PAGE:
Steinbeck’s oeuvre, or a part of it I should say, is the hardest for me to find fault with. But for as great as THE GRAPES OF WRATH and East of Eden happen to be, I can hardly place THE WINTER OF OUR DISCONTENT in the same category, even though I very much enjoyed the latter. The Joads and the Trasks were impossible for me to forget, and this is decades since I read either book. To be fair, there were great lines in both TGOW and EOE, but the characters were enormous since they were the ones who spoke the words. And while I’ve always been amazed at the clarity in OF MICE AND MEN, I hated the obscurity of THE RED PONY.
As for Hemingway, he’s perhaps the easiest of the four to say this was great and this wasn’t. I’ve written forever that I believe he wrote THE OLD MAN AND THE SEA to show the world the way MOBY-DICK should have been written. I am just as impressed with FOR WHOM THE BELL TOLLS and A FAREWELL TO ARMS. Can anyone who’s read either book not remember Robert Jordan and Maria and Pilar or Lieutenant Henry and Catherine Barkley? Yet I found THE GARDEN OF EDEN and A MOVEABLE FEAST perfectly horrid reads.
If it seems as though the common thread is the strength of the characters, this would be correct. Jane Smiley did it in A THOUSAND ACRES, as did Colleen McCullough with THE THORNBIRDS and Barbara Kingsolver with THE POISONWOOD BIBLE. It’s impossible to predict what current literature will reach “classic” status 50 years from now, but THE GOLDFINCH might be something the grandkids or their kids will be asked to read by their instructors.
To take a further look at what propelled a book to reach “classic” status, each of the works I cited for excellence contained great character studies that readers could either identify with or want to aspire to become, even if this is purely a vicarious ideal. Who wouldn’t want to drink ale and ride next to Sancho and Don? Or sit with Robert Jordan in a cave and plan the sortie that would turn the tide of the revolution? What heterosexual boy on the planet wouldn’t want to court Rosemary Hoyt? Who wouldn’t want to be friends with Paddy? Has anyone not felt Tom Joad’s frustration, if only for a moment?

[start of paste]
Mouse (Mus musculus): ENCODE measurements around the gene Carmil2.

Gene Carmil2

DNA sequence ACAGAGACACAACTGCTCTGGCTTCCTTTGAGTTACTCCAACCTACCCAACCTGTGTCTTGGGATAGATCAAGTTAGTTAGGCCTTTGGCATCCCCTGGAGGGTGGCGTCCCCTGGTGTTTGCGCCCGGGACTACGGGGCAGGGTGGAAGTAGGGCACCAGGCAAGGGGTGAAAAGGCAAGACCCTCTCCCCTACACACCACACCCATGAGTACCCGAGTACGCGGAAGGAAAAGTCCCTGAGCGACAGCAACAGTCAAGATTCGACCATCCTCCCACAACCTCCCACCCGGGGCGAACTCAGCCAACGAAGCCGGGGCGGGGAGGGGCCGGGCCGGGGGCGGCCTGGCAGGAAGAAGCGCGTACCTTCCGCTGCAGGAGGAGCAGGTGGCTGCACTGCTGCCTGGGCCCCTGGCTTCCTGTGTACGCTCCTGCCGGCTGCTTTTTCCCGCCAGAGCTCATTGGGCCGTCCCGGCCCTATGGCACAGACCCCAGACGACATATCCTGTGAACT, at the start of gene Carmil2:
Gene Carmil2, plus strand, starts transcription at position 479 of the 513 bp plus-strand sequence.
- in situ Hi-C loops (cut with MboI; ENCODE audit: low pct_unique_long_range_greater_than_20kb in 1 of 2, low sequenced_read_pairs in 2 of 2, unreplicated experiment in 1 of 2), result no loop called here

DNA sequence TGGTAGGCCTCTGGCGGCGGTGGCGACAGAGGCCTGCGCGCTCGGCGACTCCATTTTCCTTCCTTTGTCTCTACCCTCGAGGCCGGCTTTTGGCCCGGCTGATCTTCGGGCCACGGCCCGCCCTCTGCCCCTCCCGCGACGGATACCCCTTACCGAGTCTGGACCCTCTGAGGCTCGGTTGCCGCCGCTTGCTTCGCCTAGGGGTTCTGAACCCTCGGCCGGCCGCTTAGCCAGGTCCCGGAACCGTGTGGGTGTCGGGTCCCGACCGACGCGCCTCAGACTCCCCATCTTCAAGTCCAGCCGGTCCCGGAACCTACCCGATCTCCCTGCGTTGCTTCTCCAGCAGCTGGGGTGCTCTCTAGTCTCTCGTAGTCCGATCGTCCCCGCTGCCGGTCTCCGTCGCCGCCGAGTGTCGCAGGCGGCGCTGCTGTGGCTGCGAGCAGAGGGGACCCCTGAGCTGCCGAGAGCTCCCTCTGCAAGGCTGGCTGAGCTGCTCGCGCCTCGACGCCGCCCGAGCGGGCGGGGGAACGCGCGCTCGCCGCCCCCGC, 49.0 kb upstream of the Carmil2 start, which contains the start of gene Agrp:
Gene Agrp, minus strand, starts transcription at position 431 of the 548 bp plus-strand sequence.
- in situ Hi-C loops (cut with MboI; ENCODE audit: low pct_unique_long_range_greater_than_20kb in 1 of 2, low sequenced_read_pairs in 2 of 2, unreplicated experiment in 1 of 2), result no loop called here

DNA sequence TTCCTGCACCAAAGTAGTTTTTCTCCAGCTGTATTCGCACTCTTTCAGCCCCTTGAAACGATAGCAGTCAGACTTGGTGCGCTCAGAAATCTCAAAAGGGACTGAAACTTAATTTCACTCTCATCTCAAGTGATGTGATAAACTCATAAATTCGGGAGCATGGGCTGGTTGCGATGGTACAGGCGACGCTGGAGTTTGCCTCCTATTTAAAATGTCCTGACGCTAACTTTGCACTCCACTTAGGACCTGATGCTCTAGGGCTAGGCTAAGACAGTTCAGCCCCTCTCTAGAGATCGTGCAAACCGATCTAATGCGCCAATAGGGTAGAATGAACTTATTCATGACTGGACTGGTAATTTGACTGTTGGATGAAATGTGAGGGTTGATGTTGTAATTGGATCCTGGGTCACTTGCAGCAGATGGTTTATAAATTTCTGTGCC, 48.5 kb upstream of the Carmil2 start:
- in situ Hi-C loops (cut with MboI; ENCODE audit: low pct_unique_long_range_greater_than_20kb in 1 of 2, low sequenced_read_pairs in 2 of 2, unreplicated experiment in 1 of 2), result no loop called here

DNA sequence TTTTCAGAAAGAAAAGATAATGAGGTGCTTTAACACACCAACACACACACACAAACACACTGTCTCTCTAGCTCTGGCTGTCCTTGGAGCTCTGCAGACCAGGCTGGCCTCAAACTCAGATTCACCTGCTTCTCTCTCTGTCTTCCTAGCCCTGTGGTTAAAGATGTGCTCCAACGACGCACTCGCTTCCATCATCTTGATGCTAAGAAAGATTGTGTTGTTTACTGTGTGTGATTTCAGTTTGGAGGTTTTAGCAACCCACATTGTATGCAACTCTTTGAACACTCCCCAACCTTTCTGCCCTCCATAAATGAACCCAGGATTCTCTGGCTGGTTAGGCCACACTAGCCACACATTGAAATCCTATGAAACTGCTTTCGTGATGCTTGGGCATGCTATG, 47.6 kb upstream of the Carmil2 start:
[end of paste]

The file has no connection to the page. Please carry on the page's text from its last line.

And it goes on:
With rare exception, a “classic” teaches a story of life and offers a clear perspective of the people who make something happen for good or for bad. The “classics” show this through characters and characterizations that stay with us like memories of our first real love as a teenager–or at least as real as one can believe it at that age. For some if not most, first love wasn’t a big success. Still, I can’t imagine anyone saying that lessons weren’t learned. Lessons that were “practiced forever” in a figurative sense and “learned forever” in a literal sense.
If we view what makes a book a “classic” in the context of a narrative that leaves an indelible impression, I’m then of the opinion that determining candidates for this exalted perch is not that difficult. Sure, we can think something is fabulous right after we read it. Yet how many stories do we remember a year later, or ten, or thirty? Withstanding the test of time in large measure portends greatness in almost everything. literature is certainly at the top of the list of what influences a society. THE ILIAD has made it for around 3,000 years, the Bible has been around a couple of thousand, Shakespeare’s works, or those attributed to him, have been with us for 400, Dickens’s for around 200, and the big four’s material for essentially 50 years, give or take a few decades.
For anyone who might wish to challenge my assertion and offer an alternate position, I welcome the dialogue, but I also ask anyone to discuss GONE WITH THE WIND and not mention Scarlett or Rhett. Or Dick Heldar in THE LIGHT THAT FAILED. Or maybe Quasimodo depicts my position in its clearest sense. Whose eyes didn’t tear up at the book’s last line when the crippled man’s bones turned to dust at a single touch? Regardless of the characters we choose for illustrative purposes, the way we bring our creations to life is what determines the “tiering” between one writer and another. What constitutes a “classic” is writing that influences the masses in one way or another by the actions of its characters.